Texas A&M quarterback Johnny Manziel passes the ball during a drill at pro day for NFL football representatives Thursday in College Station. Manziel missed the first half of last season’s opener as punishment for violating NCAA rules about getting paid for signing autographs. The issue highlights the complex world of college athletics and whether athletes should be paid by an institution that profits off their popularity.

Patric Schneider | AP

Last summer, the face of college football nearly had his season taken away after allegedly reaping a fraction of what his university profited from licensed royalties, including his No. 2 jersey.

Johnny Manziel was fresh off a Heisman Trophy season that included leading Texas A&M University to an upset victory against eventual national champion Alabama — the only blemish on the Crimson Tide’s season — and a 28-point thumping of Oklahoma in the Cotton Bowl.

But on the eve of this past season, in which Manziel was set for an encore, the show was paused as his eligibility was tossed into the air.

An autograph dealer allegedly paid Manziel $7,500 for an autograph, a violation of NCAA rules, according to an ESPN report.

From afar, local athletes scoffed at the idea that it was illegal for Manziel to profit from his name while Texas A&M raked in $3,229,811 in licensed royalties that fiscal year.

“They use his name on the back of jerseys and all that kind of stuff in order to make money,” said Logan Brock, a former Copperas Cove and Texas Christian University tight end. “And it’s him out there doing the work. He’s the one out there in the spotlight, and he’s the one putting his body out on the line. And the fact that he can’t even sign an autograph, sign his own name on a picture, is a little crooked.”

To be fair, A&M isn’t allowed to sell jerseys with Manziel’s or any other players’ names on the back. But a nameless version of his No. 2 jersey was available in stores and online.

And Manziel can sign his name — just not for money — and that is what irked athletes like Brock.

“I would say if you’re a big enough kind of name where you can profit off your name, then absolutely,” Brock said. “You put yourself in that position and if you work hard enough to attain that, then you should be able to have that.”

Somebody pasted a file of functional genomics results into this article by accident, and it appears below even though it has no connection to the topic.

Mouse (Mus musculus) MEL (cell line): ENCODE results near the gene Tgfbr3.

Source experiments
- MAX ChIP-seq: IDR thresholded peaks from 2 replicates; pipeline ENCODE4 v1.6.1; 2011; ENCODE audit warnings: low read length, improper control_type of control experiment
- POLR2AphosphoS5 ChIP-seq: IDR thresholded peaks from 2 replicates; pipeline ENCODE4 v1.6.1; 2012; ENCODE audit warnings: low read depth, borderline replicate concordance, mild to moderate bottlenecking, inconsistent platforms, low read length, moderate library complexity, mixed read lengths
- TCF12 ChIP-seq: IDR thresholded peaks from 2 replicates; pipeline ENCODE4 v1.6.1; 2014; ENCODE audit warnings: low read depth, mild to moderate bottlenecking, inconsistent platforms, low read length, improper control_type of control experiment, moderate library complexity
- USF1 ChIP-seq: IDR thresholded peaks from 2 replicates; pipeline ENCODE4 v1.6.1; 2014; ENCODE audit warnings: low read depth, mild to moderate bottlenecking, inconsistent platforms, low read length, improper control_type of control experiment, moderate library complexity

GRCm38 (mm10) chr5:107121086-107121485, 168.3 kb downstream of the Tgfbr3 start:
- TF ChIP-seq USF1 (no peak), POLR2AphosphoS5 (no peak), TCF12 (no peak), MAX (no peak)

Brock understands the financial perils of being a student athlete, as does fellow Cove graduate Tim Atchison, who echoed Brock’s sentiments about Manziel.

Both local athletes needed help making ends meet while in school.

For Brock, it was a job as a doorman at a local bar.

For Atchison, a 2005 Cove graduate who played safety at Baylor, it was the GI Bill that helped his stepdad help him.

Without either, Brock and Atchison, who both went on to play professionally, might have ended up in the same situation many college athletes face — needing money with no time or means to get it.

“If I didn’t have (the GI Bill funds) coming in,” Atchison said, “I don’t know how I could have possibly made it. I would have definitely been scrounging.”

Atchison said he understands why the NCAA prohibits players from profiting on their image — especially considering every athlete may not be able to profit the same as someone like Manziel — but he still finds the policy unfair.

“I don’t think that they should ever take away someone’s season for that,” he said.

While the investigation caused rumblings of an uprising against the NCAA and its controversial rules, the story ended with a whimper. Manziel was suspended for half of the Aggies’ opener against Rice and the issue was dead.

But for Brock and Atchison, it was just the latest example of the NCAA’s hypocrisy.

“I don’t think it’s fair compared to what the NCAA brings in,” Atchison said.

Contact Jordan Mason at jmason@kdhnews.com or 254-501-7562​

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